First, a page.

Helleborus cultivar

Helleborus cultivar
The few examples above of Helleborus x hybridus just illustrate how useful this genus is.

Another source of early interest are the pulmonarias or lungworts:

Pulmonaria saccharata 'Pink Dawn'
A robust grower, I am not entirely sure that this is actually Pulmonaria saccharata or a form of Pulmonaria officianalis but as the flowers remain pink I am opting for the former.

Pulmonaria 'Ice Ballet'

Pulmonaria longifolia 'Majesté'

Pulmonaria 'Blue Ensign'
The three cultivars illustrated above are young plants which are not performing as they should probably because the situation they are in is too dry but serve to illustrate some of the variations in this genus.


Bergenia cordifolia
If you can keep on top of the unsightly leaves, often a symptom of being in a situation which is too dry, this is a rewarding plant which can be used on north facing sites.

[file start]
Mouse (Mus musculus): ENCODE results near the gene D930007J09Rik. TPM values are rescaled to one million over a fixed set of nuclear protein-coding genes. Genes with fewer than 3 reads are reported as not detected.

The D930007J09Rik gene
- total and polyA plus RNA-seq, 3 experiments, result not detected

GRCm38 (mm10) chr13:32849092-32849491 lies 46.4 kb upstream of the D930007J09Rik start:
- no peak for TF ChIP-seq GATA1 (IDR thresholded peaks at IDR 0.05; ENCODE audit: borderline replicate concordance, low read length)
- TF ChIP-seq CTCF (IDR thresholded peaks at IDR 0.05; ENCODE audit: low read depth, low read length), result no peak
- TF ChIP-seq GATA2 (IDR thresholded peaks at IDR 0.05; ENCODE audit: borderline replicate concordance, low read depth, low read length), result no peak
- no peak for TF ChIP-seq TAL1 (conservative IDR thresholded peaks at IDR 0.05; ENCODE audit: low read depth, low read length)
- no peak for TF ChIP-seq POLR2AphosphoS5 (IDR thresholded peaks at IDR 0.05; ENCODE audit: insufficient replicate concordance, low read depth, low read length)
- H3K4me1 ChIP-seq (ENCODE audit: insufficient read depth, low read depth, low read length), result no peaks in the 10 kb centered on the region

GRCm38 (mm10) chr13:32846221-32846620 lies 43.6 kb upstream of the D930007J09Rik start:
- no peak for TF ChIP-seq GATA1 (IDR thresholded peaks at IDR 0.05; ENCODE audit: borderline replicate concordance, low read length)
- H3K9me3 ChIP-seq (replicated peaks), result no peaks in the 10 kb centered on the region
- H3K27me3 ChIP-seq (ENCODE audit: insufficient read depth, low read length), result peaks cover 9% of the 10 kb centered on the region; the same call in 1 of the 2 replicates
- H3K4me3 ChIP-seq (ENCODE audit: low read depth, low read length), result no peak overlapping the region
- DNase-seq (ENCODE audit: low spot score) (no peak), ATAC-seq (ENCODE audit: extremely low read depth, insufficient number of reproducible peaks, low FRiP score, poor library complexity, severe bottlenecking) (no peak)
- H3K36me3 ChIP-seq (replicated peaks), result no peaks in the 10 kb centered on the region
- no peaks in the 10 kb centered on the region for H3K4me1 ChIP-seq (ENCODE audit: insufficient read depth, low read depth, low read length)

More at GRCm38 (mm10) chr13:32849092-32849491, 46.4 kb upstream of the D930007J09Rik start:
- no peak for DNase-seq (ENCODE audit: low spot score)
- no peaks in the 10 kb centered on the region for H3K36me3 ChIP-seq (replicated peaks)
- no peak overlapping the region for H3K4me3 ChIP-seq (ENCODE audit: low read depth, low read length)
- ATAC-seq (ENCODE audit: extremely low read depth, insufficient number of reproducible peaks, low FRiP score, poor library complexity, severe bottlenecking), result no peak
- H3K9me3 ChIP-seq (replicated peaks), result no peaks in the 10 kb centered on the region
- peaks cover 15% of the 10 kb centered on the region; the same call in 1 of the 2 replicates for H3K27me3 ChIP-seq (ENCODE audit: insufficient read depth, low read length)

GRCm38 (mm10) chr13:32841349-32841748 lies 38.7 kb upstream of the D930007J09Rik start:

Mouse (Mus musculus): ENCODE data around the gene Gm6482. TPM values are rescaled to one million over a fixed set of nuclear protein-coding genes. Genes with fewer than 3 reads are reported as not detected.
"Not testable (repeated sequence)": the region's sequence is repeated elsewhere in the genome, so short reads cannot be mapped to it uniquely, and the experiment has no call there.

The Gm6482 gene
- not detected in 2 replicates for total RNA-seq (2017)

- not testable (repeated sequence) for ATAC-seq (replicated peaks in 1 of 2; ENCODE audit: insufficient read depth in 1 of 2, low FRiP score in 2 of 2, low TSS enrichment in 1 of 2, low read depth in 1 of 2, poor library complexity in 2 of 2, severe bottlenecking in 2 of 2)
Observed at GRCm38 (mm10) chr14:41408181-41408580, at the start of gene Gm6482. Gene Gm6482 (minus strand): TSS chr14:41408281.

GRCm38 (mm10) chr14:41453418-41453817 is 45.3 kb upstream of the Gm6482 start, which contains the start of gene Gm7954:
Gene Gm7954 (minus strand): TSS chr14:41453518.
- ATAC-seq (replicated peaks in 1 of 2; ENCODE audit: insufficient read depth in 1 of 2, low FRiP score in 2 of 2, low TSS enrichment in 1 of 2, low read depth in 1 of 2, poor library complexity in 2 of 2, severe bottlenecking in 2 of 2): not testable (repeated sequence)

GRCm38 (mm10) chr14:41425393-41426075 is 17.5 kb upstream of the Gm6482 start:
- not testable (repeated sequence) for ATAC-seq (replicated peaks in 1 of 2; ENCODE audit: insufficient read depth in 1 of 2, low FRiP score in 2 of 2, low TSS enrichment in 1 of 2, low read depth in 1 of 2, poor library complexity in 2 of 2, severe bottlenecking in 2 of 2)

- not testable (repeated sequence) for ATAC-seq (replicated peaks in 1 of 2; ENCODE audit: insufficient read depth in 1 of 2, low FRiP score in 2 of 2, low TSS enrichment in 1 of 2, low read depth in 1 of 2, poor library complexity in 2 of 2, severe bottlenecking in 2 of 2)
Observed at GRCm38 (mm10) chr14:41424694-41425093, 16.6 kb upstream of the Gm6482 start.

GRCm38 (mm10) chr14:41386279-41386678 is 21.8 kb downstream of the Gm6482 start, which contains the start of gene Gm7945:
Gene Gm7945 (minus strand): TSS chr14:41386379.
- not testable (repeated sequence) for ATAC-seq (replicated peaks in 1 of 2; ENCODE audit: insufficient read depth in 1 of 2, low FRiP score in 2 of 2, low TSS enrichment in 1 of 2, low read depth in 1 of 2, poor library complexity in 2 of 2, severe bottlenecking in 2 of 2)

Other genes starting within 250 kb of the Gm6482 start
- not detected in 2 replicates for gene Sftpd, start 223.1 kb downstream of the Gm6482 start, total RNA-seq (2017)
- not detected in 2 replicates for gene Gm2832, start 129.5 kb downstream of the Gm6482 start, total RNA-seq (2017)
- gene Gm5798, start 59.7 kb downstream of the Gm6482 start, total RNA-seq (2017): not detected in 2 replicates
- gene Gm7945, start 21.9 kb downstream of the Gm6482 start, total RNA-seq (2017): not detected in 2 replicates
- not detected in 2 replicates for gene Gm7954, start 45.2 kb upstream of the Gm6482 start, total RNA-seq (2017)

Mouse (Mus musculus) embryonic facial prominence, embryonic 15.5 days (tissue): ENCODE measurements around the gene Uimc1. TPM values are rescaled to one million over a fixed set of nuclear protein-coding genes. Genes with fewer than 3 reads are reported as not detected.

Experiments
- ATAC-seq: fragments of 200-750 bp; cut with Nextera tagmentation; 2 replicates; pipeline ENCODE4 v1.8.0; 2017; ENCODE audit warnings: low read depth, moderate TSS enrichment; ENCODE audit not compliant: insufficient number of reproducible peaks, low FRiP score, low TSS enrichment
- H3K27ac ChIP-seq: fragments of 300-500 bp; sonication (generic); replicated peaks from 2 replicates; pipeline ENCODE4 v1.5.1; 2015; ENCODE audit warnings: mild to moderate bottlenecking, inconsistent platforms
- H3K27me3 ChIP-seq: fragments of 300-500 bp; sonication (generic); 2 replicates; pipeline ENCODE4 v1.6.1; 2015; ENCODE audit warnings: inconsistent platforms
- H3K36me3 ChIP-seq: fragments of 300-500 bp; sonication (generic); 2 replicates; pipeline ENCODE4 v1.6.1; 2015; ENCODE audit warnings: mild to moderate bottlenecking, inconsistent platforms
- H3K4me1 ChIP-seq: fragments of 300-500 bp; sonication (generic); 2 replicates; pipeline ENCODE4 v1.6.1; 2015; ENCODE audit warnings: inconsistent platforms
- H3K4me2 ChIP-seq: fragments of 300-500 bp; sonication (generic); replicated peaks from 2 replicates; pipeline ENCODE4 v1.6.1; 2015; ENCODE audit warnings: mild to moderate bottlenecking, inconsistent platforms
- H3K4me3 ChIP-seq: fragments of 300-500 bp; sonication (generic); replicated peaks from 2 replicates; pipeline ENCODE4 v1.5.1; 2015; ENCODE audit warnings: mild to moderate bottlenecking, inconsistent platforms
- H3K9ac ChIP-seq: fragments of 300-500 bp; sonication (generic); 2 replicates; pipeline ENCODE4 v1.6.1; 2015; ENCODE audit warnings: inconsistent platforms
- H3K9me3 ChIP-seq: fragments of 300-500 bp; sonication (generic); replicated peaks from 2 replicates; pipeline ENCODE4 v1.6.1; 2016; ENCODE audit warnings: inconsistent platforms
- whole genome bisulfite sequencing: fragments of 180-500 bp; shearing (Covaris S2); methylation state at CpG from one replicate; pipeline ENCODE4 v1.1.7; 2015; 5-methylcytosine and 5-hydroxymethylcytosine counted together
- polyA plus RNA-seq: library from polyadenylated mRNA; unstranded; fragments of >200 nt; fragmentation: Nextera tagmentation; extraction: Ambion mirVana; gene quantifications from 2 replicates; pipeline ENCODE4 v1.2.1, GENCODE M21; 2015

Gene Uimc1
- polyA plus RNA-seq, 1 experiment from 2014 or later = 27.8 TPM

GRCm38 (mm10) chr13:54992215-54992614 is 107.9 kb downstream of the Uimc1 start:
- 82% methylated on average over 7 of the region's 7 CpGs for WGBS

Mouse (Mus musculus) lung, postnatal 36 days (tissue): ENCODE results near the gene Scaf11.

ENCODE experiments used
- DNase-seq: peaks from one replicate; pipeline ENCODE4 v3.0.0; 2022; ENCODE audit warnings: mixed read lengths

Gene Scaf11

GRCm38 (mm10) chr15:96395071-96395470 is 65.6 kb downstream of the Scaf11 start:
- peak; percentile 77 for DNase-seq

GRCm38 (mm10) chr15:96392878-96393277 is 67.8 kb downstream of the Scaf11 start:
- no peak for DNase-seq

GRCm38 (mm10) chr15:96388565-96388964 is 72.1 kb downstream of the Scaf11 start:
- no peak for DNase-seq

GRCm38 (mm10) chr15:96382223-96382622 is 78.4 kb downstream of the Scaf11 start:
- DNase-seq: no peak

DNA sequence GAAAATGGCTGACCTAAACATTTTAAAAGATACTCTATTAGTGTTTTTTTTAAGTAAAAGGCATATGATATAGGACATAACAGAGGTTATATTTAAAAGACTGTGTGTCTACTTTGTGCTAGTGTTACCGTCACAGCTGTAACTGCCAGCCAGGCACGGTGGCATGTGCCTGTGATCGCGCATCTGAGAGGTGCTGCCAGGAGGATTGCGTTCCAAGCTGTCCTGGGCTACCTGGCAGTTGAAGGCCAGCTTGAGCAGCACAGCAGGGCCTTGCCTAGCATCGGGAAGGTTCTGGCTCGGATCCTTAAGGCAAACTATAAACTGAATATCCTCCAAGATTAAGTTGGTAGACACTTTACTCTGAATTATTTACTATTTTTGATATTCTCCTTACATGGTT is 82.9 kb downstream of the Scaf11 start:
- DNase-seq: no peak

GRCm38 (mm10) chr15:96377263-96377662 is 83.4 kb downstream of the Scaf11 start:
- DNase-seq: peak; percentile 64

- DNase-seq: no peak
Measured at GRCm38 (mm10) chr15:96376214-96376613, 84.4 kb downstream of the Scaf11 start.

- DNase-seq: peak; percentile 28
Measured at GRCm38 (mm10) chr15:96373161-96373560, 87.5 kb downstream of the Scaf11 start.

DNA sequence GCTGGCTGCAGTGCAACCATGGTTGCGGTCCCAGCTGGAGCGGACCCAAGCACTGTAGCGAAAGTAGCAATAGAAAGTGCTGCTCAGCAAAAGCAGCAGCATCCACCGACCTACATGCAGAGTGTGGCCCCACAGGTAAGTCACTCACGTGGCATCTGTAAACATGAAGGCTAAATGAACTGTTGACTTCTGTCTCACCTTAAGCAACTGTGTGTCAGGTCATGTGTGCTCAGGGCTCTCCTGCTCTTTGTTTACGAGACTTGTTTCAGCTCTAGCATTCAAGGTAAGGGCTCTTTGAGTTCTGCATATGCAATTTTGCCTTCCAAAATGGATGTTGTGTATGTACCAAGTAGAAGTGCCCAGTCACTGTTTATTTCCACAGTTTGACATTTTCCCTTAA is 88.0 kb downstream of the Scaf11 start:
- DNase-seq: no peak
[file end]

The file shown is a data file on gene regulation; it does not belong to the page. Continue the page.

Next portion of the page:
Below are a few more pictures from the spring garden.

Camellia japonica 'Adolphe Audusson'

Fritillaria meleagris
Anemone nemorosa

Pulsatilla halleri
A much choicer and more delicate species than Pulsatilla vulgaris, Pulsatilla halleri is generally found on calcareous soils in some European alpine regions. This particular plant was grown from seed.


Rheum palmatum tangutica
The bright red undersides of the emerging leaves of this "rhubarb" can be seen from a distance even on the dullest of days and really come into their own when back-lit by the sun.

Skimmia japonica rubra